When we last checked in with the Ralph Rago (“Old-School Rago Headed for ABCA Hall of Fame,” Jan. 24, 2012), we looked back at the Ol’ Professor’s baseball career, which has now touched seven different decades.
At the time, Rago had just been notified he was to be inducted into the American Baseball Coaches Association diamond shrine.
Well, the 79-year-old Rago — who still coaches at Cordova High with 80-year-old Guy Anderson — got his picture put up in Chicago this month.
“It means a great deal,” the former Blue Devil and UC Davis mentor told the media. “I’m a little bit humble about it, because it takes in all the college coaches and high school coaches. Right now, I think it’s only 15 or 16 high school coaches that are in there.”
To wit, Rago joins this year’s class of otherwise college coaches Bill Aker of Northern Kentucky University, Woody Hunt of Cumberland University, Kent Shelley of Johnson County Community College, Dan Gallagher of Fordham University and Joe Roberts of Armstrong Atlantic State University.
Rago, who grew up in Los Banos, was early on known as Hammerhead because of his all-out style during football season. When he gravitated to a later coaching gig in Merced, his players called him Chilly — as in cool.
Joining the Blue Devils in 1961, Rago, Royal Morrison and A.J. “Bud” Henle were the only boys coaches on staff.
Rago has had a handful of prep players play professional baseball, but his most successful graduate was lefty Ron Bryant, who went on to win 24 games for the San Francisco Giants in 1973.
After DHS, Rago became an Aggie assistant at the invitation of then-UCD skipper Phil Swimley.
“He’s been a solid citizen and loyal friend forever,” Swimley says, adding that Rago was a first-class recruiter who related well to the kids.
Swimley and his wife Marilyn joined Rago at the recent ceremonies in Illinois.
“You couldn’t have asked for a better right-hand man,” says the retired Swimley, himself an ABCA Hall of Fame selection. “He deserves every bit of credit he gets for what he’s done over the years.”
And that is plenty. After his two Davis stints, Rago was the centerpiece of MLB’s European Envoy program, which brought high-caliber baseball instruction and organization to the continent. Assigned by professional baseball to England, Rago brought the Brits their first-ever European crown, in the process being named Coach of the Year.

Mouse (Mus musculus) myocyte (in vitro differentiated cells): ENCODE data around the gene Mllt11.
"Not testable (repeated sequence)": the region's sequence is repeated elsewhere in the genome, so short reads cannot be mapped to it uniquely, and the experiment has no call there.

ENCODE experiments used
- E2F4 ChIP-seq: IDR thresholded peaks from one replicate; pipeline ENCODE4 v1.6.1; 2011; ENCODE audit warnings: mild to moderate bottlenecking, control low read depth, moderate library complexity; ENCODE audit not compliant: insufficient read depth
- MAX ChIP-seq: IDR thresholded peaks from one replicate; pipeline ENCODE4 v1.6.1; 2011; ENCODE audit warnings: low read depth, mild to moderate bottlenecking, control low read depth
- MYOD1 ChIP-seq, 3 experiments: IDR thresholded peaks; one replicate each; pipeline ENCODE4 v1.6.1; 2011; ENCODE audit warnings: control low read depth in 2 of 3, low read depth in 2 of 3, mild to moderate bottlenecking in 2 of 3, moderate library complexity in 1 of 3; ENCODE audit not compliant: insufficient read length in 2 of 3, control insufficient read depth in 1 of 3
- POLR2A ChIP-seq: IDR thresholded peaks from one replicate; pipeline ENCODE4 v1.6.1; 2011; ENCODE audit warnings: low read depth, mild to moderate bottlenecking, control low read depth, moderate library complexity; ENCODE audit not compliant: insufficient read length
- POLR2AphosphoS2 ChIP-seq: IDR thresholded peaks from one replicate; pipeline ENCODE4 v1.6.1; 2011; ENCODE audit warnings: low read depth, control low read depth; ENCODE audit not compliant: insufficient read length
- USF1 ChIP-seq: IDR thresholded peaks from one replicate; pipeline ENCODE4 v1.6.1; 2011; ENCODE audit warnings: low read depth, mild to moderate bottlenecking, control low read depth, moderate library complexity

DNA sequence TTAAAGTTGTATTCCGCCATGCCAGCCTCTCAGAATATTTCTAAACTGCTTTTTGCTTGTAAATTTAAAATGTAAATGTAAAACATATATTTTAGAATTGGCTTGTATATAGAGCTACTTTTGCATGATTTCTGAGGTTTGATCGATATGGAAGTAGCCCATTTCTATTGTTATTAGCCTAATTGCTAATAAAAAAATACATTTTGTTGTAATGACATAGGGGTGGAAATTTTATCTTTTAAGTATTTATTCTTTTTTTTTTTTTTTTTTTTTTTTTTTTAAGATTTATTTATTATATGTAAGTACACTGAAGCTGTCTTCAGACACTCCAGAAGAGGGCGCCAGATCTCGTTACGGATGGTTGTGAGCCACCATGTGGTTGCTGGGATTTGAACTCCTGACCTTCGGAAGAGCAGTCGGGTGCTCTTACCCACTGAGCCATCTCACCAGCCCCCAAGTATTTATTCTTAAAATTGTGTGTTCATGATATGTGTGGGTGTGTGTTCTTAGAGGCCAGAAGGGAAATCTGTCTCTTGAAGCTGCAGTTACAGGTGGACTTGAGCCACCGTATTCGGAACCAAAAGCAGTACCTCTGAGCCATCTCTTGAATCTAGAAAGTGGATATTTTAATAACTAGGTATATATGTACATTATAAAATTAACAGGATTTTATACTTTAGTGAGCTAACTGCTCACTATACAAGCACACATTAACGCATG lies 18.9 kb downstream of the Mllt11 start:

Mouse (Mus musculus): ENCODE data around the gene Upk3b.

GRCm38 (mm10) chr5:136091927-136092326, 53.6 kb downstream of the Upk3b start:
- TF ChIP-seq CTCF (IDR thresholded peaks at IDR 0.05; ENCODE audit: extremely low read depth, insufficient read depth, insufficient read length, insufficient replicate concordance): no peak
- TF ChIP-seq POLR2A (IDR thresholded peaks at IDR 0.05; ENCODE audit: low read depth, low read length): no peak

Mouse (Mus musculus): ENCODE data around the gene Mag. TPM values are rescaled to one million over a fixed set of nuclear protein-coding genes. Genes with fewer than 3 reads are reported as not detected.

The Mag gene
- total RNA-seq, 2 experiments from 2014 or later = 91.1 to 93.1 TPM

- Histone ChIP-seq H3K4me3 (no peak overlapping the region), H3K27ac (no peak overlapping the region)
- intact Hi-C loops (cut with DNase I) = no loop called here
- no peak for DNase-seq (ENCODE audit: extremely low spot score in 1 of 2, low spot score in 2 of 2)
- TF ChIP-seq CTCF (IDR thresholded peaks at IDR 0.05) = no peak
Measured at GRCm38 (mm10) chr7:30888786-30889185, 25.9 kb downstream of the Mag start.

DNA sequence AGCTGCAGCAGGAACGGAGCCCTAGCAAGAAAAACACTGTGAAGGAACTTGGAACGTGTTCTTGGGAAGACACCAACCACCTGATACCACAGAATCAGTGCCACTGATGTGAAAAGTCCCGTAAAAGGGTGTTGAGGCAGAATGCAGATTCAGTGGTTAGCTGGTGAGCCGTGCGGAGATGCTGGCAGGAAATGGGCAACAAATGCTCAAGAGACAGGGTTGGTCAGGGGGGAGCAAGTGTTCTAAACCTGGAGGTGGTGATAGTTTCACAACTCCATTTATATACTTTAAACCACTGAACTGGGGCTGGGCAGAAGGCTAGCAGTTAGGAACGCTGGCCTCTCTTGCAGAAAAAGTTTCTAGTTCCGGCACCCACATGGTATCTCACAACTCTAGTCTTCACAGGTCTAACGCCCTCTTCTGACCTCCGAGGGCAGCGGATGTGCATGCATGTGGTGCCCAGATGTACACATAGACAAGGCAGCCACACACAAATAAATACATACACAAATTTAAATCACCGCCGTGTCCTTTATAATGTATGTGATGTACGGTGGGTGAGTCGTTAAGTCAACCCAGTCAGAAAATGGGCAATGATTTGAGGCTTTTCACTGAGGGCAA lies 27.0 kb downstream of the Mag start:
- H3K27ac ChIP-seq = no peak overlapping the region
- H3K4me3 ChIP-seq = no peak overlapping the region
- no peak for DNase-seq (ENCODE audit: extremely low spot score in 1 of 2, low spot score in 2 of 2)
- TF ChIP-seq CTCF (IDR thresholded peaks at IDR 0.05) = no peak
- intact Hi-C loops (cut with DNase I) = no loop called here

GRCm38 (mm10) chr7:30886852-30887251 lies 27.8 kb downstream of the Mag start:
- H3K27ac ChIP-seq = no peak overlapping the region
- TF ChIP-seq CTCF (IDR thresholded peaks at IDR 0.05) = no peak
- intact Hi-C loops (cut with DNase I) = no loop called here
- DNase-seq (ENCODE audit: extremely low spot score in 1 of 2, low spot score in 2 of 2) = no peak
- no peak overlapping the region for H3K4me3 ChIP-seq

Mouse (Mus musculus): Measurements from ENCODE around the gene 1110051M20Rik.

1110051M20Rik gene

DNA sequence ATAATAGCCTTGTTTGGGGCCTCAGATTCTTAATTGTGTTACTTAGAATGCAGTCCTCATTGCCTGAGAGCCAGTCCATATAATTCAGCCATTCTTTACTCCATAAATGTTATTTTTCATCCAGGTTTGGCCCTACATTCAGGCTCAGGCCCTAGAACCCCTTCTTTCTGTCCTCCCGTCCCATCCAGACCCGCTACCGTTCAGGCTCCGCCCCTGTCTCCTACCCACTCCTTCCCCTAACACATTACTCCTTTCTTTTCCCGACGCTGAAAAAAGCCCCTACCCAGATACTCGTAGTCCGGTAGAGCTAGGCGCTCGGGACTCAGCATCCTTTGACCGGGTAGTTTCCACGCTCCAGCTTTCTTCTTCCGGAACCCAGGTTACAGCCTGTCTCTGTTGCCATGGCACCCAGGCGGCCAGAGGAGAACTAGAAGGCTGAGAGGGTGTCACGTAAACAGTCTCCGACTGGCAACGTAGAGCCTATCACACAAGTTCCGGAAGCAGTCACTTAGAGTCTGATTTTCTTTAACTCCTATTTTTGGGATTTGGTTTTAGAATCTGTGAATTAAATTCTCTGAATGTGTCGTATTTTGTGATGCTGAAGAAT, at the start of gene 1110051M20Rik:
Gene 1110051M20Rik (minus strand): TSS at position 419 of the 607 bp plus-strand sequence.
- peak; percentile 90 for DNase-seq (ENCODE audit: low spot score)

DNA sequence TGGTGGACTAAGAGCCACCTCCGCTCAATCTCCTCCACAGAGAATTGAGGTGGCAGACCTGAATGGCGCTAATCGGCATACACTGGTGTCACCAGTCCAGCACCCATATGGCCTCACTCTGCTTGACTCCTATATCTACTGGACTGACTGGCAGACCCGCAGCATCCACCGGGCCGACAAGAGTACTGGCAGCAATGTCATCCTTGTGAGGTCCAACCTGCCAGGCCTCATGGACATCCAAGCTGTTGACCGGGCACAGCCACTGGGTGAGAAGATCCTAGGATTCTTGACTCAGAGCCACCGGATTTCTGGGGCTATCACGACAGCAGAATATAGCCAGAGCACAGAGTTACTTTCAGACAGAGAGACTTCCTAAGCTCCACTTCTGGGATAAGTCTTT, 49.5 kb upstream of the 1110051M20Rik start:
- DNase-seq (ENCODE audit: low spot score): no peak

He also set up baseball team in North Africa.
Later, Rago assisted Swimley with the California Collegiate League Thunderbirds in Vacaville before helping at Solano Community College and now Anderson’s Lancers.
“He was a very good coach,” recalls DHS Hall of Famer Ralph Villanueva, who starred in baseball for Rago in the early ’60s. “Fundamentals were important with Ralph. He wanted you to play hard and everything about him was very detailed.”
Rago is going to have to rearrange his memorabilia/awards room. This ABCA plaque undoubtedly will hold a special place of honor on the wall, and in his heart.
Way to go, coach.
Speaking of baseball …
When former Baltimore Orioles manager Earl Weaver died last week, it was a sad moment for me personally.
When I broke into newspapers in Southern California in 1971, my beat was the California Angels. I drew an assignment of featuring Brooks Robinson and I needed some color from Weaver.
I knew his supposedly volatile reputation and went cautiously to the Little General.
I was terrified as I approached, and Weaver sensed my “rookie-ness.”
“Why do you want to talk to me about Brooksie? He’s a big boy. He can speak for himself,” Weaver said.
Almost ready to cry at the rebuff, I watched Weaver’s face light up …
“Just kidding, kid. What’s your name? Who ya workin’ for?”
I explained, which I should have done in introduction.
“Well, welcome. Come into my office,” was the almost-laughing invitation.
Not only did Weaver answer all this beginner’s questions, he went out of his way — good-naturedly between cigarette puffs — to explain clubhouse protocol and tell me if there was anything else I needed, let him know.
He concluded our time together by calling Brooks Robinson in and he left me and the future Hall of Famer alone to chat.
But on the field, Weaver was an opponent’s nightmare.
I am blessed to have experienced the Earl Weaver few knew.
Take care, Earl. AL umpire Ron Luciano is waiting to throw you out of another game.
While I Have You Here: Aggie fanatic and former Davis High student-athlete Brandon Hassid has been chosen Amazon Student College Football’s Biggest Fan.
Hassid, a familiar Blue-and-Gold face with various sayings and letters painted on his torso, topped rabid rooters from across the nation to secure the honor.
Desiree Bell — another Aggie — took second in the female division.
Hassid will receive various merchandise from Amazon.com and says he’ll donate his winnings to Team Davis, the local program for challenged/exceptional athletes.
“Thanks to everybody who helped put me over the top,” Hassid says.
No, thank you, Brandon, for the enthusiasm you and Desiree bring in the form of Aggie Pride.
Bruce Gallaudet is a staff writer for The Davis Enterprise. Reach him at firstname.lastname@example.org or 530-747-8047.